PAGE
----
During the thirties De Valera systematically dismantled those clauses of the Treaty that bound the Free State to Britain. The office of the Governor General, the king’s representative in the Free State , was undermined by being marginalised and eventually disappeared when De Valera availed of the abdication crisis in Britain to remove the king from the Free State constitution for good. The refusal   to pay Britain annuities led to British retaliation in the form of an embargo on Irish agricultural products, particularly animals on the hoof, the traditional core of Irish exports to Britain. This caused great hardship generally, but particularly hurt strong farmers and graziers, the core of Cumann na nGaedheal rural conservative support. The emergence of the Army Comrades Association, known as the Blueshirts, under the leadership of the unstable Eoin O’ Duffy, was partly a consequence of this.

The thirties were difficult years, with frequent local clashes between the newly emergent proto- fascist Blue shirts and the increasingly extreme IRA. The unarmed Garda Síochána, one of the prime achievements of the first Cumann na nGaedheal government, held the line with some difficulty between these factions. In rural Ireland class tensions were exacerbated by the economic travails of the big farmers and the perennially insolvent rural poor, who were partially protected by De Valera’s dole. De Valera banned the IRA in 1936 and his constitution of 1937 signalled through Articles 2 and 3 that responsibility for the reunification of the ‘national territory’ was the responsibility of the state, now called Eire, and not the IRA or any other similar body.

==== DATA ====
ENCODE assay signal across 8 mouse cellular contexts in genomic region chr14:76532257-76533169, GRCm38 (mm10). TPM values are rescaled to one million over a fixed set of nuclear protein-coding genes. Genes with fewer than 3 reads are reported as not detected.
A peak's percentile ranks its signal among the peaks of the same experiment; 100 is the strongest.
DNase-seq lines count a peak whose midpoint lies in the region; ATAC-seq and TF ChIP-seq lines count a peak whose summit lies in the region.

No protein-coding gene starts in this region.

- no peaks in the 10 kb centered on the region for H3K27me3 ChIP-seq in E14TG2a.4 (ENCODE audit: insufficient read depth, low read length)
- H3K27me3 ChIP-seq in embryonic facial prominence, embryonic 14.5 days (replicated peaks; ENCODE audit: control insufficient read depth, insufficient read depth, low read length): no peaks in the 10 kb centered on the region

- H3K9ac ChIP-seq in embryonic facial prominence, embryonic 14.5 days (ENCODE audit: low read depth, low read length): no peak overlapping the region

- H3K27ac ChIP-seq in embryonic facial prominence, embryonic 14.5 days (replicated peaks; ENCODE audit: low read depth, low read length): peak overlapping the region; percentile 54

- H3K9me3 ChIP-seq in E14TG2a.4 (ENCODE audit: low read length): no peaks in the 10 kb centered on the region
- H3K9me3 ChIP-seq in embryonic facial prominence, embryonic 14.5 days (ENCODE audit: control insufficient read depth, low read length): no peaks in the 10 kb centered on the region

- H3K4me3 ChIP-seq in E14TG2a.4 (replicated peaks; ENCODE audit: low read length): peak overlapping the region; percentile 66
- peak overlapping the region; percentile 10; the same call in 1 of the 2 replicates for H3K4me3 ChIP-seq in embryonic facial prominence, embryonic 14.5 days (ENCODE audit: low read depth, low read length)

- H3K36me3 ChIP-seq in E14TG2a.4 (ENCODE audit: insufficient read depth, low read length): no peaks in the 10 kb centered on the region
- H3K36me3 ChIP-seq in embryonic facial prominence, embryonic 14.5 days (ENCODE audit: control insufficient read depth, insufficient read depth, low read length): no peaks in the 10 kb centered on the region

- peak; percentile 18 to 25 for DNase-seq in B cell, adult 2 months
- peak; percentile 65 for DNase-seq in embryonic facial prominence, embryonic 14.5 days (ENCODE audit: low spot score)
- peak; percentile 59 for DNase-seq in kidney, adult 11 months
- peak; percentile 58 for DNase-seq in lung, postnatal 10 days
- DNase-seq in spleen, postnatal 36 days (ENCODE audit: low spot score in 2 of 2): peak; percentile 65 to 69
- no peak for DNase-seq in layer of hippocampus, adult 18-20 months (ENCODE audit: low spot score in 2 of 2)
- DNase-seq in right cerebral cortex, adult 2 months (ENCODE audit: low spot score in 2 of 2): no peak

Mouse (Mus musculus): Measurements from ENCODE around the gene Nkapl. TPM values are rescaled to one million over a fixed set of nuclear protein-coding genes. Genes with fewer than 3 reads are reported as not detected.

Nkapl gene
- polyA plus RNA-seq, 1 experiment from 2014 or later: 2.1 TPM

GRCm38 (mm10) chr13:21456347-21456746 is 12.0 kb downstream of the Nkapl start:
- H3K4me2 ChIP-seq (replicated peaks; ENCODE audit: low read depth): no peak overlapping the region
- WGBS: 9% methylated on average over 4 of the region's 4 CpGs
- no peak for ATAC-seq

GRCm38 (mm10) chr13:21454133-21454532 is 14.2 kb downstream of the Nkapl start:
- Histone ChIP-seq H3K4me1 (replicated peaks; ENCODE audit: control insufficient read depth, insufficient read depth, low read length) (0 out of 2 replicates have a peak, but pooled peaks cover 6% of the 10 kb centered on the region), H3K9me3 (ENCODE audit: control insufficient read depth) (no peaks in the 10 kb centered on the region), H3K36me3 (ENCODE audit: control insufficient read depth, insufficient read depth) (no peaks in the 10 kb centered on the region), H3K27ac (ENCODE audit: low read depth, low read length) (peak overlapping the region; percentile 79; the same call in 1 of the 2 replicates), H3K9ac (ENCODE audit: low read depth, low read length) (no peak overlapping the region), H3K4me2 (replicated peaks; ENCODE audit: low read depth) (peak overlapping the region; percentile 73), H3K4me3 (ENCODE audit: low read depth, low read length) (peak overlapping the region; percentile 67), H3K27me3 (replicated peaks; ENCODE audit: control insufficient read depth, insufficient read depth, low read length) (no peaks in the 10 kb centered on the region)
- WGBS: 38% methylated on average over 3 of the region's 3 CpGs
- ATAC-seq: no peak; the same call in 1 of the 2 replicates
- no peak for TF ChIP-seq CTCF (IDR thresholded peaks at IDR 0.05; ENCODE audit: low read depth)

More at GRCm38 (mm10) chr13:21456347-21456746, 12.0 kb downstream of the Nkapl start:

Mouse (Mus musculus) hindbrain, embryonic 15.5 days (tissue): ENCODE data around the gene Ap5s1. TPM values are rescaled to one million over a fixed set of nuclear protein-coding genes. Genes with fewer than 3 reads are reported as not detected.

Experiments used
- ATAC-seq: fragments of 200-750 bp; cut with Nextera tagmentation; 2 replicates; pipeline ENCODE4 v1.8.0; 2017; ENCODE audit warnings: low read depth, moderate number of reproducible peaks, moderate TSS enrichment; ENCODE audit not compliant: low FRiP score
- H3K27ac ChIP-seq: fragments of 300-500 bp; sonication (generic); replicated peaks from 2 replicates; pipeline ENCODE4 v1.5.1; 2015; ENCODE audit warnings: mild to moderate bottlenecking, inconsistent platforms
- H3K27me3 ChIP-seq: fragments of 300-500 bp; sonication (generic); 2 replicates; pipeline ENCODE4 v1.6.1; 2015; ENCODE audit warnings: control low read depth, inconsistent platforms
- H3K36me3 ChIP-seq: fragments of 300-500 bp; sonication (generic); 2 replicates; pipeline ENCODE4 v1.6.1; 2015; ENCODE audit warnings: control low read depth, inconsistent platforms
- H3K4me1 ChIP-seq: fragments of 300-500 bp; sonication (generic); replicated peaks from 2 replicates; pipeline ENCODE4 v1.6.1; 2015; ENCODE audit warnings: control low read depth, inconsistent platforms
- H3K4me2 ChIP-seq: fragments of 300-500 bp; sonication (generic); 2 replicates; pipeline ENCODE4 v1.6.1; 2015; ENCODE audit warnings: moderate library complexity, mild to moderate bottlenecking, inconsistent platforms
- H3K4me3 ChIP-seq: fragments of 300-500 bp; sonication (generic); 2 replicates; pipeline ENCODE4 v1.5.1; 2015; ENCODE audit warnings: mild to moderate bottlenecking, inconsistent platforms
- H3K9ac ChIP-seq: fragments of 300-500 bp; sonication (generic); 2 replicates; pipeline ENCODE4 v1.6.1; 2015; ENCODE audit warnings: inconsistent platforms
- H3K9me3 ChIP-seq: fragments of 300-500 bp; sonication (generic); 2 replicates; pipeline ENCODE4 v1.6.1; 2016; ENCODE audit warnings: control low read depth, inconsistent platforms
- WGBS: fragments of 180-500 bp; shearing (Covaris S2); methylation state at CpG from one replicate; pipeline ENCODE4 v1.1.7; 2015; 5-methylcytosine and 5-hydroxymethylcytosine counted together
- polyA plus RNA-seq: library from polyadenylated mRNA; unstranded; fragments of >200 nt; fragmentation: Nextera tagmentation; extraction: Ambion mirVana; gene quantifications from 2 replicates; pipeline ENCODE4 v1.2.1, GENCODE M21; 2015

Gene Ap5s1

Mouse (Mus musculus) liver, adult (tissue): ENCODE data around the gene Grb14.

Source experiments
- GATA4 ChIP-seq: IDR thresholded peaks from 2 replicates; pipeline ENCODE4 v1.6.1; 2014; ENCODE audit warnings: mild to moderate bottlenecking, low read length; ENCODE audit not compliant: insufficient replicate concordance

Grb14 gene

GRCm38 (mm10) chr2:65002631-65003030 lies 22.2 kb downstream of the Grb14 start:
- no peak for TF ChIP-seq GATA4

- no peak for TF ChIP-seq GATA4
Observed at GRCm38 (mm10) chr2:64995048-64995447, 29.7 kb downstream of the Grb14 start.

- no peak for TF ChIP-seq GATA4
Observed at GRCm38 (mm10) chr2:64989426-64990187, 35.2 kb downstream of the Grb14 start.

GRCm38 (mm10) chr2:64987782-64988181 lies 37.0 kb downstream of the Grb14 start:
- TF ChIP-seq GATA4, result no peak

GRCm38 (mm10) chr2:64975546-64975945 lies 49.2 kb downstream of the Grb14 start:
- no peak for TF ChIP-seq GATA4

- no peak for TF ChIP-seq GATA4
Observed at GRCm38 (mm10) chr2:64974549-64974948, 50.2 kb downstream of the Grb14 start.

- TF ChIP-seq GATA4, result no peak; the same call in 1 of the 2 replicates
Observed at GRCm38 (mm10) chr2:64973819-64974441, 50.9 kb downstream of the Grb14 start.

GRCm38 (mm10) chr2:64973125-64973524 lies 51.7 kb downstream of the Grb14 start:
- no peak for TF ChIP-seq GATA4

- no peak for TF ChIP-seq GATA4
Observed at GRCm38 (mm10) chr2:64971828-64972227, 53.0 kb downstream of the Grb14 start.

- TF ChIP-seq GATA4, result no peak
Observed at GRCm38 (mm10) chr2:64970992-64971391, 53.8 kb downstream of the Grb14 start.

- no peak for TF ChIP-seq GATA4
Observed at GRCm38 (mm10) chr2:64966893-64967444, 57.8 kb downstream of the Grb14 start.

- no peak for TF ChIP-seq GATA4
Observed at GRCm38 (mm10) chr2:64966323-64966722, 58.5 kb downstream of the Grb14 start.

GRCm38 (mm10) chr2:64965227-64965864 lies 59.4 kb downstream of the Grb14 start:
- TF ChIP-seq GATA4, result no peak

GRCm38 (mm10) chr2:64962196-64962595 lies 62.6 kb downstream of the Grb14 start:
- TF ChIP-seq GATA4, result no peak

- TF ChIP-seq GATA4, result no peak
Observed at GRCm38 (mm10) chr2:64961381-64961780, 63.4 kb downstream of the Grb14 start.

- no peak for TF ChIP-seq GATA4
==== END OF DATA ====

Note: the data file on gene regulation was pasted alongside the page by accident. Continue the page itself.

The 1937 constitution was not as Catholic in orientation as many of De Valera’s clerical advisers would have liked. It confirmed however the general tendency to enshrine the Catholic moral code in the law of the state that had been evident in all Irish administrations since 1922, and gave witness to the very considerable powers of patronage and influence that the catholic church exerted at every level of the society. The 1937 constitution also created the office of President, which was held for the first time by Douglas Hyde , from 1938 to 1945. See film footage of Ireland's First President.